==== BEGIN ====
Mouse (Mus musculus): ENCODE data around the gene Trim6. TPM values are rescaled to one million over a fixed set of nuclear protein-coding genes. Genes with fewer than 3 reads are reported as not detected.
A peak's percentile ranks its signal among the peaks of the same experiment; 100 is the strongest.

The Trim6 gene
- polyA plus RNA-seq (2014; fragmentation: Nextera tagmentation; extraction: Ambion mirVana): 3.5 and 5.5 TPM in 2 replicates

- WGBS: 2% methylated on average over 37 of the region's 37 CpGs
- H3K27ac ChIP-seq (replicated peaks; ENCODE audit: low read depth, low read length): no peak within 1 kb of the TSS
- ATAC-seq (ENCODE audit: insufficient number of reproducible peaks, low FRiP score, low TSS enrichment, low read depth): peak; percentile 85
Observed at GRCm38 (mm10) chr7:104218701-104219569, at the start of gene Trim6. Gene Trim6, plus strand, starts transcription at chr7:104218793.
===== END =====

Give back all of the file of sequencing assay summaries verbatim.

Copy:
Mouse (Mus musculus): ENCODE data around the gene Trim6. TPM values are rescaled to one million over a fixed set of nuclear protein-coding genes. Genes with fewer than 3 reads are reported as not detected.
A peak's percentile ranks its signal among the peaks of the same experiment; 100 is the strongest.

The Trim6 gene
- polyA plus RNA-seq (2014; fragmentation: Nextera tagmentation; extraction: Ambion mirVana): 3.5 and 5.5 TPM in 2 replicates

- WGBS: 2% methylated on average over 37 of the region's 37 CpGs
- H3K27ac ChIP-seq (replicated peaks; ENCODE audit: low read depth, low read length): no peak within 1 kb of the TSS
- ATAC-seq (ENCODE audit: insufficient number of reproducible peaks, low FRiP score, low TSS enrichment, low read depth): peak; percentile 85
Observed at GRCm38 (mm10) chr7:104218701-104219569, at the start of gene Trim6. Gene Trim6, plus strand, starts transcription at chr7:104218793.